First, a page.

Recent tips include finding zero-volume keywords that actually generate traffic, using regex in Google Search Console, and building links using the power of jealousy.

Inbox screenshot of the SEO Notebook newsletter

Best for: Following breaking news and emerging trends
Author: Many people
Number of subscribers: 200,000
Email frequency: Daily
Can you sponsor this newsletter? Yes
Subscribe link: 

Search Engine Journal sends daily emails about the latest Google updates, industry news, and product launches. If you’ve ever seen “The Matrix,” reading Search Engine Journal is like being tapped into the SEO equivalent of the mainframe.

There are a lot of news roundups in SEO. Search Engine Land. Search Engine Roundtable. Search Engine Watch. Search Engine Obsessive. (OK, I made that one up.) I had trouble deciding between them, so I let X make the call.

Inbox screenshot of the Search Engine Journal newsletter

Best for: Making a male-dominated industry a little less male-dominated
Author: Areej Abuali
Number of subscribers: 4,000+
Email frequency: Monthly
Can you sponsor this newsletter? Yes
Subscribe link: 

The Women in Tech SEO (#WTS) newsletter exists to highlight the incredible work of women in the search industry.

Every month, Areej Abuali shares a selection of projects, talks, and articles like Corina Burri’s ChatGPT use cases, Giulia Panozzo’s deep dive into causal impact analysis, and Esther Akinsola’s pivot from content marketing to SEO.

There’s more to #WTS than just the newsletter: There are community groups, conferences in three countries, and a podcast.

Inbox screenshot of the Women in Tech SEO newsletter

Best for: Exploring the niche and affiliate sides of SEO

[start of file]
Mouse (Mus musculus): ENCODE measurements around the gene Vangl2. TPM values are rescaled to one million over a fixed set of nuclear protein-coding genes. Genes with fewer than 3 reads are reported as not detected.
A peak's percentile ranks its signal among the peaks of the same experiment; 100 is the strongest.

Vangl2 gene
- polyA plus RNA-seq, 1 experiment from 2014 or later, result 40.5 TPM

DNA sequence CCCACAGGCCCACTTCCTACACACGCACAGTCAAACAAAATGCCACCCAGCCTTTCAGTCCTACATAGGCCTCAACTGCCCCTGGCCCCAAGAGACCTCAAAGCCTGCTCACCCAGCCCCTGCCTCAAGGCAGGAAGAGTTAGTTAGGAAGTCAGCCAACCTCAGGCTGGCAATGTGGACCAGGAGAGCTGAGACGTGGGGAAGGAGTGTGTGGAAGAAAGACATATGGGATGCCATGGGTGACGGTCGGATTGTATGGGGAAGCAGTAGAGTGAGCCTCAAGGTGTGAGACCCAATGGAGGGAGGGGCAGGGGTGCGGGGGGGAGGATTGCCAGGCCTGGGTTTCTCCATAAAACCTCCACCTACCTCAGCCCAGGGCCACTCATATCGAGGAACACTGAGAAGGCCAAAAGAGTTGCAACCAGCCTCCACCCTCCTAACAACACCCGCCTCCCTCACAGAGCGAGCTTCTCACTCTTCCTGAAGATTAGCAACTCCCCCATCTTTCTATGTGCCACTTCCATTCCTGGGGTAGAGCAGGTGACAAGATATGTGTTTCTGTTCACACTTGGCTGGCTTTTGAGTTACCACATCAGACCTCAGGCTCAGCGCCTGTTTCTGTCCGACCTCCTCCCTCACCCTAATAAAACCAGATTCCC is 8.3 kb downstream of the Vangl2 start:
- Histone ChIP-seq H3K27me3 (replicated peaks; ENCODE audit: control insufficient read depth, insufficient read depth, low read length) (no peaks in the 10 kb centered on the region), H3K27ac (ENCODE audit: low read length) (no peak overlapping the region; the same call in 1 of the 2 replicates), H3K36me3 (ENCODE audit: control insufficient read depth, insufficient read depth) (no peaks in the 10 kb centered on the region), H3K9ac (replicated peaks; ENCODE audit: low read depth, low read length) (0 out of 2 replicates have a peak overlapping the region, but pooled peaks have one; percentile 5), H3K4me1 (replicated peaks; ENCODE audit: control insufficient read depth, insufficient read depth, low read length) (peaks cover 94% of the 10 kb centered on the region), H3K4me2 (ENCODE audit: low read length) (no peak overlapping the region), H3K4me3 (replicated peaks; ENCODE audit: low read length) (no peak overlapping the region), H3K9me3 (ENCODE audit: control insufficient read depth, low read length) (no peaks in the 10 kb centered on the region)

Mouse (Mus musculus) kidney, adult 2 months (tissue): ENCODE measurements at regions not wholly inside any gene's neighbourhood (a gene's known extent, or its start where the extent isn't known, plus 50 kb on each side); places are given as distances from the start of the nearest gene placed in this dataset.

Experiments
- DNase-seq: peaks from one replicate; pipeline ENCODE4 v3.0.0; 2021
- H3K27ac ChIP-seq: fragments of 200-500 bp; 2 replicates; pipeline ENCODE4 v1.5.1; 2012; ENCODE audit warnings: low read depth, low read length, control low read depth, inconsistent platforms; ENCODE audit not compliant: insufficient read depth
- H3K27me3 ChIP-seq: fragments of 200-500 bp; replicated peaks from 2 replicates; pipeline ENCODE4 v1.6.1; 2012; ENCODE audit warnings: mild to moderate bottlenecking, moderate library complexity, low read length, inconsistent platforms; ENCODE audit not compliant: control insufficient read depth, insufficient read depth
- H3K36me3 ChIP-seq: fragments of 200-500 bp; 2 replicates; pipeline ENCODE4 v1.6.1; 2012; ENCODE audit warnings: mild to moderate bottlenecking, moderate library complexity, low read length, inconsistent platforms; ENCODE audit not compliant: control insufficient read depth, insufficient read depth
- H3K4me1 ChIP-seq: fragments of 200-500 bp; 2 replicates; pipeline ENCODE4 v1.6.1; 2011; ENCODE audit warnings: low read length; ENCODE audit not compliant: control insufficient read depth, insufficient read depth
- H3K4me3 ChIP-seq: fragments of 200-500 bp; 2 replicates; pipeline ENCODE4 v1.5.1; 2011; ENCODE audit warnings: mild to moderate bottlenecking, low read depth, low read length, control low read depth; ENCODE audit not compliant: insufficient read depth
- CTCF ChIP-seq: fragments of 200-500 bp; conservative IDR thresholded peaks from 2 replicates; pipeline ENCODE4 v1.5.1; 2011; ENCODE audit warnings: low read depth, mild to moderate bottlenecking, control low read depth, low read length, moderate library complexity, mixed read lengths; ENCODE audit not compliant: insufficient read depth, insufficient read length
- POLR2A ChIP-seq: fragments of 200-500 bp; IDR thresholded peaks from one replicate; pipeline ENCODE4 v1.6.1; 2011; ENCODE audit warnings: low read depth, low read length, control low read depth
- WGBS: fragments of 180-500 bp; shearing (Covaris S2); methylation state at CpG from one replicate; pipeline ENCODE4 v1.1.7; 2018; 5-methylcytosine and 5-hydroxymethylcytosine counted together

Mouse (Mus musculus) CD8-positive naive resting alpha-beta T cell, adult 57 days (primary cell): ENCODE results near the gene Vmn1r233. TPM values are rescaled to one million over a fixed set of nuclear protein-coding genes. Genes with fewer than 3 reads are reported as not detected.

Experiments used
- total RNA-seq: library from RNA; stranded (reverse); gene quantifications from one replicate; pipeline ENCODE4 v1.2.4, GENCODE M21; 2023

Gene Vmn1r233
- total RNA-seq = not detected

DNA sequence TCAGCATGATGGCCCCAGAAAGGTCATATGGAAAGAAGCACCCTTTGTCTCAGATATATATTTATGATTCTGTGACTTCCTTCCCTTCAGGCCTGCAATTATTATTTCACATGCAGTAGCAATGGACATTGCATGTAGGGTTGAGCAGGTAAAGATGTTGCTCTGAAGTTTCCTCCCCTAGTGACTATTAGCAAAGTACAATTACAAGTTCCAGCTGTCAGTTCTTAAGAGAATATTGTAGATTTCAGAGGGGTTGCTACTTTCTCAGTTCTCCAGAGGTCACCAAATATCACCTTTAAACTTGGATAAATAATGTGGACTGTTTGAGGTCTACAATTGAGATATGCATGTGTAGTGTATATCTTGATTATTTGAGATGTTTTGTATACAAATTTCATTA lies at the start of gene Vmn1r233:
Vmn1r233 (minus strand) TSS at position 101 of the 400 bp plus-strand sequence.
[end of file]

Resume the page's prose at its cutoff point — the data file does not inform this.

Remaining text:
Author: Spencer Haws
Number of subscribers: 67,000
Email frequency: Weekly
Can you sponsor this newsletter? No, just the podcast
Subscribe link: 

Niche Pursuits explores how people use SEO to make their living online.

Spencer Haws and team share regular perspectives and case studies from the worlds of affiliate marketing, niche sites, and dropshipping. Recent success stories include a Japanese travel blog earning $5,000 per month and a D&D and miniatures site earning $8,000 per month. 

Inbox screenshot of the Niche Pursuits newsletter

Best for: Improving your local SEO chops
Author: Phil Rozek
Number of subscribers: 10,200
Email frequency: Monthly
Can you sponsor this newsletter? Not currently
Subscribe link: 

Phil Rozek writes an intensely detailed newsletter about the challenges and quirks of local SEO. 

Phil proves that there’s more to local SEO than citations and location pages. My favorite recent example: why “search optimizing” your opening hours can boost your visibility in Google Maps and even help you rank for more keywords.

Inbox screenshot of the Local Visibility System newsletter

Best for: You guessed it: finding SEO jobs
Author: Nick LeRoy
Number of subscribers: 2,000
Email frequency: Weekly on Monday
Can you sponsor this newsletter? Yes—email [email protected]
Subscribe link: 

SEO Jobs sends a once-weekly collection of new SEO-specific job listings. You’ll find roles spanning in-house and agency, in-office and remote, from new starters up to leadership.

Nick LeRoy also writes the SEO For Lunch newsletter, the SEO Freelancer newsletter, and quite possibly several other newsletters in my spreadsheet.

Inbox screenshot of the SEO Jobs newsletter

Final thoughts

I didn’t want to ruin my credibility by mentioning it sooner, but you should definitely subscribe to Ahrefs’ Digest. We’ll send you detailed SEO tutorials every week, alongside a collection of interesting reads from around the web. In all, 284,000 subscribers get the email every week.